Tuesday, July 29, 2008

Kingston was First Municipality in Ontario to Stand Up for the ZENN

I was in Kingston last week and I found out it was the first municipality in Ontario to pass a motion to support the use of the ZENN on public roads!

How did this happen? Why Kingston? Hard to say. Kingston is not a huge city but it does have a lively mix of people associated with some sizable institutions including Canada's Royal Military College, several large penitentiaries and Queens University. It's best known for it's other "first". Kingston was also the site of Canada's first parliament.

Here's the motion that Kingston City Council passed on April 1, 2008:

"Moved by Deputy Mayor Matheson
Seconded by Councillor Garrison

WHEREAS cars are one of the largest contributors to Greenhouse Gases; and,
WHEREAS the Federal Government has finally given their approval for the sale of the Canadian-made Zenn (Zero Emissions No Noise) Automobiles; and,
WHEREAS provincial approval is still needed to allow both the use and sale of Zenn Automobiles on Ontario roads;
WHEREAS Mopeds and other forms of low speed vehicles are already currently allowed on Ontario roads; and,
WHEREAS Canada, and every province and municipality within our federation, must do our part to reduce our Greenhouse Gas emissions, and strive to not just meet but exceed the Kyoto Protocol targets;

THEREFORE BE IT RESOLVED THAT Kingston City Council request that the Province of Ontario and every province and territory in Canada give approval for the Zenn car to be used on Ontario roads and able to be sold and used across Canada as soon as possible;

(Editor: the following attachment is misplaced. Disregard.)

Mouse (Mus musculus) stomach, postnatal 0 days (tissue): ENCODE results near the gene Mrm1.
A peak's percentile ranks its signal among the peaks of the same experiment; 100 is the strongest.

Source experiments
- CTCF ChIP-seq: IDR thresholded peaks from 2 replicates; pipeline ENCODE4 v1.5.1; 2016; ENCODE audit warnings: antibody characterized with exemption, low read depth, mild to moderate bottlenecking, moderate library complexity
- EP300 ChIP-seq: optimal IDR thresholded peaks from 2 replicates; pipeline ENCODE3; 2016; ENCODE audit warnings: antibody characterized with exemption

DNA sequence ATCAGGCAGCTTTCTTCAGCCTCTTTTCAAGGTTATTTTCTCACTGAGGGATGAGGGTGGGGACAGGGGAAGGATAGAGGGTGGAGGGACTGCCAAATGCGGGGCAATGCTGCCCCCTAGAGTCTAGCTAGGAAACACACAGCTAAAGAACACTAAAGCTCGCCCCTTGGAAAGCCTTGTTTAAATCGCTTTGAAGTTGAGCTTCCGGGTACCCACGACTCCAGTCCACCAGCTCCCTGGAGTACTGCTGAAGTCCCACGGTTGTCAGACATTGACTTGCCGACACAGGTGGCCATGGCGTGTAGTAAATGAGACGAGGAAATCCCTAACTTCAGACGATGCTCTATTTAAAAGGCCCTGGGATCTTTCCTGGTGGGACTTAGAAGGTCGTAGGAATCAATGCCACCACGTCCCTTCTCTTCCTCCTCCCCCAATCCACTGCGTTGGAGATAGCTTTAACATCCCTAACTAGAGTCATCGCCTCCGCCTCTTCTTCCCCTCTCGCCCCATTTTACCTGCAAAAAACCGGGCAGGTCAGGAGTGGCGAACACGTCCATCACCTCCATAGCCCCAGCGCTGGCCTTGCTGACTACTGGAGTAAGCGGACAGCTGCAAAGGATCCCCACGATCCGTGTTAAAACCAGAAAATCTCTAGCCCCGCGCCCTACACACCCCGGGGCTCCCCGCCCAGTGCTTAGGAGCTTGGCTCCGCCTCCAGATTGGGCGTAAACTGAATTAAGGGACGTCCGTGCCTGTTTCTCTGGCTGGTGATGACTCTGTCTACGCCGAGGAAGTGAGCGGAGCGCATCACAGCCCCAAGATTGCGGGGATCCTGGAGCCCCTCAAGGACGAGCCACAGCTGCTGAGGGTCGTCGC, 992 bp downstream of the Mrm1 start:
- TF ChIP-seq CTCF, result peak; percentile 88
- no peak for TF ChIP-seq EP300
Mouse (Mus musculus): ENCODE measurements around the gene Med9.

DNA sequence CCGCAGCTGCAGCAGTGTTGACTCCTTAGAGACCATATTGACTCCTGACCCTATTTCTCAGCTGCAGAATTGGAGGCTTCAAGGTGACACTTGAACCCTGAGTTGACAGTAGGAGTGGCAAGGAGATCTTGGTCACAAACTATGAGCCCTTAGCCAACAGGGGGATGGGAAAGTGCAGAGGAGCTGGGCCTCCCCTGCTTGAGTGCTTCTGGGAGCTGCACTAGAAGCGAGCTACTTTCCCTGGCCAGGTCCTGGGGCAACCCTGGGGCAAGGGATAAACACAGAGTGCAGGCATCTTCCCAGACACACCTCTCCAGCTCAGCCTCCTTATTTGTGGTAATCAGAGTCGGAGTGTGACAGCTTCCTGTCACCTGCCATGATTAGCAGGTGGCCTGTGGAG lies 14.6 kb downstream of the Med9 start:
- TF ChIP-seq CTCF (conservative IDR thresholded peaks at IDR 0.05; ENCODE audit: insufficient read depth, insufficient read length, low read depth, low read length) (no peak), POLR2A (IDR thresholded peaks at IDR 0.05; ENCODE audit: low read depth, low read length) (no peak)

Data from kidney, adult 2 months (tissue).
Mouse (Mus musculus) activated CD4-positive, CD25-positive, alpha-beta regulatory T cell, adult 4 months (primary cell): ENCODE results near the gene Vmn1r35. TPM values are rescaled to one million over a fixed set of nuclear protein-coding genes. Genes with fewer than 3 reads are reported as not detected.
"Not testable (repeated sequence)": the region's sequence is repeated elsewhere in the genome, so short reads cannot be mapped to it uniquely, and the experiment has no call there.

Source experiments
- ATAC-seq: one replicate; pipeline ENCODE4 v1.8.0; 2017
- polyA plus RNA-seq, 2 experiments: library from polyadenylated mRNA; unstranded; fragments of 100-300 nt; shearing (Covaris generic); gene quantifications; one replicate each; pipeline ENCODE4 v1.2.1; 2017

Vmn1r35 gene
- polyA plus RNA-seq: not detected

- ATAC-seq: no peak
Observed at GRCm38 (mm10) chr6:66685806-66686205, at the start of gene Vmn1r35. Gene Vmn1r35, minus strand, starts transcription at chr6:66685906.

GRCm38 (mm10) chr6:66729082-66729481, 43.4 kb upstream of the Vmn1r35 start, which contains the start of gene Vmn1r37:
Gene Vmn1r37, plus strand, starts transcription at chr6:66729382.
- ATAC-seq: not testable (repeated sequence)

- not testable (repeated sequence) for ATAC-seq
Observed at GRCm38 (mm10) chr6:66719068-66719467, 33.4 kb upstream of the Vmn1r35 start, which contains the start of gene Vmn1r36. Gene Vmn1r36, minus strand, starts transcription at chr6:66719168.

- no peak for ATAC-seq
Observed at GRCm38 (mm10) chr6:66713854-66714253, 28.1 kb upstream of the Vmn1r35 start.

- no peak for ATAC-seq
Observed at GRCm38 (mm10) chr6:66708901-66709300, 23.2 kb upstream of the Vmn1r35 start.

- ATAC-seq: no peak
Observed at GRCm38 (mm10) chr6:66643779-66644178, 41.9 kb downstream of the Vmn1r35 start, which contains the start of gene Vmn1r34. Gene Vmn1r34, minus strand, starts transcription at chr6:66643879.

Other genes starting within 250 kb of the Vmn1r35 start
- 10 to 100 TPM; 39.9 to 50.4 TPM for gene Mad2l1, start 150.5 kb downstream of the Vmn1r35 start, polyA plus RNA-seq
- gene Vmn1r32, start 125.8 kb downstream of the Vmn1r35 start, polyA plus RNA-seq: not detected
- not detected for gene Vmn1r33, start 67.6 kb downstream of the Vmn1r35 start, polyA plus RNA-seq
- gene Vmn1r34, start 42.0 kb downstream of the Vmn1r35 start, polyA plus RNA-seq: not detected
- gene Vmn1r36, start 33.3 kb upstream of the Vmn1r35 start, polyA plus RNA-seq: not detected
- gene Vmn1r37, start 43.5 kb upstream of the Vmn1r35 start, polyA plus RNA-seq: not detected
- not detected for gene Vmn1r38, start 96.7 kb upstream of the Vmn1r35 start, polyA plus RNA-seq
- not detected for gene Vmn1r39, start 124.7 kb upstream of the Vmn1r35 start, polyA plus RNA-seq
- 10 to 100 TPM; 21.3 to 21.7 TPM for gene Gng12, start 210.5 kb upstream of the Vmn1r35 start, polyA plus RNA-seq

- and further -
THAT a copy of this resolution be sent for consideration and endorsement to Peter Milliken, MP, John Gerretsen, MPP, the Prime Minister of Canada, the federal ministers responsible for the Environment and Transportation, the Premiers of all provinces and territories, the Ministers responsible for Transportation and the Environment of each province and territory, all municipalities on our regular circulation list, the Federation of Canadian Municipalities (FCM)
and the Association of Municipalities of Ontario (AMO)."

I wonder if other municipalities are talking about passing or have already passed similar motions? And I wonder if that might be one of the reasons Ontario just announced that it is commissioning a study on how to introduce these kinds of vehicles on Ontario roads? The province has to legalize the use of low speed neighbourhood electric vehicles before anyone in Kingston could go out and buy and drive one. Having municipalities support their use would certainly help the provincial government to get over its worries that the general public wouldn't accept these little electric gems.

Here's the link to the Toronto Star article about Ontario's latest baby step toward approving Neighbourhood Electric Vehicles. But the story also ran in local papers in London, Timmins, Guelph, etc.

For some comments on Ontario's safety concerns scroll down to the second post below.


Dual said...

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josh said...

Thanks for tipping me on Kingston. Good for them.

London roads are missing too much pavement to begin working on hypothetical issues--since the province must first approve the vehicles.

London is an interesting mess. The park following the river is splendid for walking, playing, and commuting by bicycle along its three spokes in/out of downtown.

On-road bicycle lanes don't really exist. Off-road bicycle lanes tend to (a) be littered with light or power poles (Fanshawe Park Rd); or (b) merge with the sidewalk at every intersection (Wonderland Rd).

Let's see where sharing this information about Kingston around London takes us.